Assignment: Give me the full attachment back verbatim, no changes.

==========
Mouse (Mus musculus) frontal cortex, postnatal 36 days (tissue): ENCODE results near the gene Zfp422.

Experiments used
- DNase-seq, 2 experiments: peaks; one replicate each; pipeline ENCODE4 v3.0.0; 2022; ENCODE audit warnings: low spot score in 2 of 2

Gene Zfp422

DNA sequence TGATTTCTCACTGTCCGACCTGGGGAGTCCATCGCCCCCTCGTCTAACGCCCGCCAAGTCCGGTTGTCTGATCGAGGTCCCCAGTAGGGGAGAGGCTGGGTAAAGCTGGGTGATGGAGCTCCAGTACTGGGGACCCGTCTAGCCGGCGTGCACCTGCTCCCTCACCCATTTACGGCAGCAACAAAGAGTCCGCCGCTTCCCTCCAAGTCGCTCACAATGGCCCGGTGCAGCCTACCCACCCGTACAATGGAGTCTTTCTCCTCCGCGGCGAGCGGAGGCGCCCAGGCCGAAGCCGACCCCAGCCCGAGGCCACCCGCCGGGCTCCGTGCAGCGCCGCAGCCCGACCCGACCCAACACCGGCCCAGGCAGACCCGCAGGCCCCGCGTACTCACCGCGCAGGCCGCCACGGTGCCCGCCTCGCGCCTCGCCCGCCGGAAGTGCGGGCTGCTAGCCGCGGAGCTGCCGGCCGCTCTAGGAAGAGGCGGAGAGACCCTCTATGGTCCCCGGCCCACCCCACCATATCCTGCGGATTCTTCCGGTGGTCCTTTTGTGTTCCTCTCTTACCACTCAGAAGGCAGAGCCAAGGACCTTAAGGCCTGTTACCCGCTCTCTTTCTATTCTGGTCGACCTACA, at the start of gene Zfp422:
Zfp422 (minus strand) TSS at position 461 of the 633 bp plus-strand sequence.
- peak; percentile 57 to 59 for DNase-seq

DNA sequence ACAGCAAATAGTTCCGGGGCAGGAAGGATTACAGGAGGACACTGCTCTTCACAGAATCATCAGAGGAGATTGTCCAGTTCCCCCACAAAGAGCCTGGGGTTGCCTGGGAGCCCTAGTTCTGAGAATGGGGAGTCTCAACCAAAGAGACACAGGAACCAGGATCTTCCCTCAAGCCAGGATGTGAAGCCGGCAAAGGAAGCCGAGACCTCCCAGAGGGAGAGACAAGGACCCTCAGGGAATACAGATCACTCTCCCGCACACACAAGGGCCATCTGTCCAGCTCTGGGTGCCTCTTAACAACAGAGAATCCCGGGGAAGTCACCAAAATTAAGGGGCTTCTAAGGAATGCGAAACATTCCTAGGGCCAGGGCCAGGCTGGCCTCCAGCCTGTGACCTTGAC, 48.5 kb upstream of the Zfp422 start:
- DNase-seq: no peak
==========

Mouse (Mus musculus) frontal cortex, postnatal 36 days (tissue): ENCODE results near the gene Zfp422.

Experiments used
- DNase-seq, 2 experiments: peaks; one replicate each; pipeline ENCODE4 v3.0.0; 2022; ENCODE audit warnings: low spot score in 2 of 2

Gene Zfp422

DNA sequence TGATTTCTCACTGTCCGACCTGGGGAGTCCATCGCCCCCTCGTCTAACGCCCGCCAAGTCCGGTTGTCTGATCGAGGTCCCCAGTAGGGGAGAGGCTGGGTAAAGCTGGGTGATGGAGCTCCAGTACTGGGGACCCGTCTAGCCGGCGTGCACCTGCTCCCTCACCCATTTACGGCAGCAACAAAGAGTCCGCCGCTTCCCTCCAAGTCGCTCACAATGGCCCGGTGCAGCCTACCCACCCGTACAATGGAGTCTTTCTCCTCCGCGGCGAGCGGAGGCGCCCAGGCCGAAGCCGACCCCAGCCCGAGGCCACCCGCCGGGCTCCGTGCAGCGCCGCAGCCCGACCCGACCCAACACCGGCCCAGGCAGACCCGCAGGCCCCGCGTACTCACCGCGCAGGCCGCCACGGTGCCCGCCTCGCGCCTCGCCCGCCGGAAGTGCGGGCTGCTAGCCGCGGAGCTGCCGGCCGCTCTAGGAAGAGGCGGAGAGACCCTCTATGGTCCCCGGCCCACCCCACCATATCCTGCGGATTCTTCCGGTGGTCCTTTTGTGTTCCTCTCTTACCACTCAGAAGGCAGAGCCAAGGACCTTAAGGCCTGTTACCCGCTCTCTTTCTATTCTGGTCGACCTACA, at the start of gene Zfp422:
Zfp422 (minus strand) TSS at position 461 of the 633 bp plus-strand sequence.
- peak; percentile 57 to 59 for DNase-seq

DNA sequence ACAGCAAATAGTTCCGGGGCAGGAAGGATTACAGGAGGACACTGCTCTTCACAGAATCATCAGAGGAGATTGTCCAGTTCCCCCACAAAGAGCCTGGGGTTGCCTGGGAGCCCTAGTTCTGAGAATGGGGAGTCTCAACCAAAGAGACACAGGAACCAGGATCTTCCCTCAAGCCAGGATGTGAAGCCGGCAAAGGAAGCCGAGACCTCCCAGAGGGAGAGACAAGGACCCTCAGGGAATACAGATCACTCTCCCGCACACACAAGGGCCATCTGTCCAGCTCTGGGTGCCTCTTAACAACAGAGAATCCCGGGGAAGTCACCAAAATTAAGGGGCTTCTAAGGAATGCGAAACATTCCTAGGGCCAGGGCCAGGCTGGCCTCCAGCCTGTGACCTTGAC, 48.5 kb upstream of the Zfp422 start:
- DNase-seq: no peak